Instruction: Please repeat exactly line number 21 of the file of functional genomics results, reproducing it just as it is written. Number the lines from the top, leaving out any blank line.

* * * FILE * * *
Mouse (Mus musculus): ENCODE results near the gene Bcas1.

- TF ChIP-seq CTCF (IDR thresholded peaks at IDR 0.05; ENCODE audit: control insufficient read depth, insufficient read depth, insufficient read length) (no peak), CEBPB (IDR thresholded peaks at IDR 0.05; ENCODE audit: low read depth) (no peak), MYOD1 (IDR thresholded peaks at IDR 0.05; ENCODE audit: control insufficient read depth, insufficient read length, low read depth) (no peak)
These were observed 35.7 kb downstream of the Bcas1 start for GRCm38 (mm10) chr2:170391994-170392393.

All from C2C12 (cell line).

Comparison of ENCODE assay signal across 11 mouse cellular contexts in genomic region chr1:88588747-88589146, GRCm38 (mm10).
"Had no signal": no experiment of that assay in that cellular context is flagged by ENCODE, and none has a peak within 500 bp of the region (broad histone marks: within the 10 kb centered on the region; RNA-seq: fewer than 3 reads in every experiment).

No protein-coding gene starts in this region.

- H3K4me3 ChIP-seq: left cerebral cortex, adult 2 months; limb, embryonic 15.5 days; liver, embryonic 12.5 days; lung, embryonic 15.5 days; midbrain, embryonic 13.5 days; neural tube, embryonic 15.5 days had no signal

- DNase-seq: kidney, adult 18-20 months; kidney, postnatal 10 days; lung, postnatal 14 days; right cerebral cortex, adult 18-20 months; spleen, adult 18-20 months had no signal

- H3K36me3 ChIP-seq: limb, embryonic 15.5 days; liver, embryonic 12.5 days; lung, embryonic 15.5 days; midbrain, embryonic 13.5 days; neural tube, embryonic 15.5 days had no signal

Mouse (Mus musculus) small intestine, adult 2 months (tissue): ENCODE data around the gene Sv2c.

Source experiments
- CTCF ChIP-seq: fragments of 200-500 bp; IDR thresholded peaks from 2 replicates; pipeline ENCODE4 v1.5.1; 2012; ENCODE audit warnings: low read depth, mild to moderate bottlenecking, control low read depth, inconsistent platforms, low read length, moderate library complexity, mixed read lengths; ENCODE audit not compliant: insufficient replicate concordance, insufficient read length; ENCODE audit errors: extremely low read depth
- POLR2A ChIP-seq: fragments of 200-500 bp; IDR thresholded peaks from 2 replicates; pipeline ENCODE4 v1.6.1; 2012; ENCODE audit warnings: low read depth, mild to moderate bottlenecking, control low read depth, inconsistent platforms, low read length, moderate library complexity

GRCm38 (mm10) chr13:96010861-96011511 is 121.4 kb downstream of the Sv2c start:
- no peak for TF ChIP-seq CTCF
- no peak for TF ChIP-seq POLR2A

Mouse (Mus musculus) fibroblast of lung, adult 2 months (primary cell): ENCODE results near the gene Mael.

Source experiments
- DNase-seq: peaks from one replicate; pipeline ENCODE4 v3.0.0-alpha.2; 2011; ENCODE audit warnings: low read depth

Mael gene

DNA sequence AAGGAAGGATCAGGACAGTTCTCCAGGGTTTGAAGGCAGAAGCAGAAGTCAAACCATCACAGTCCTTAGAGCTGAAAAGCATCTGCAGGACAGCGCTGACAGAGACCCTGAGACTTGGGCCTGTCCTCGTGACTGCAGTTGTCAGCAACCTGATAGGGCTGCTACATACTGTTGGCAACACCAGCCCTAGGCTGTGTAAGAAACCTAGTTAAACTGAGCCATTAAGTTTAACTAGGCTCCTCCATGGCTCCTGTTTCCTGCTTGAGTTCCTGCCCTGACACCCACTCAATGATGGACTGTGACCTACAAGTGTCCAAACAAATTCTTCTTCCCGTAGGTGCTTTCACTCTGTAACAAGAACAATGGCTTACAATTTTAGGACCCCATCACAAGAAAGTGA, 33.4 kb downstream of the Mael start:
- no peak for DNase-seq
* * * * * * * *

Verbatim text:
Mael gene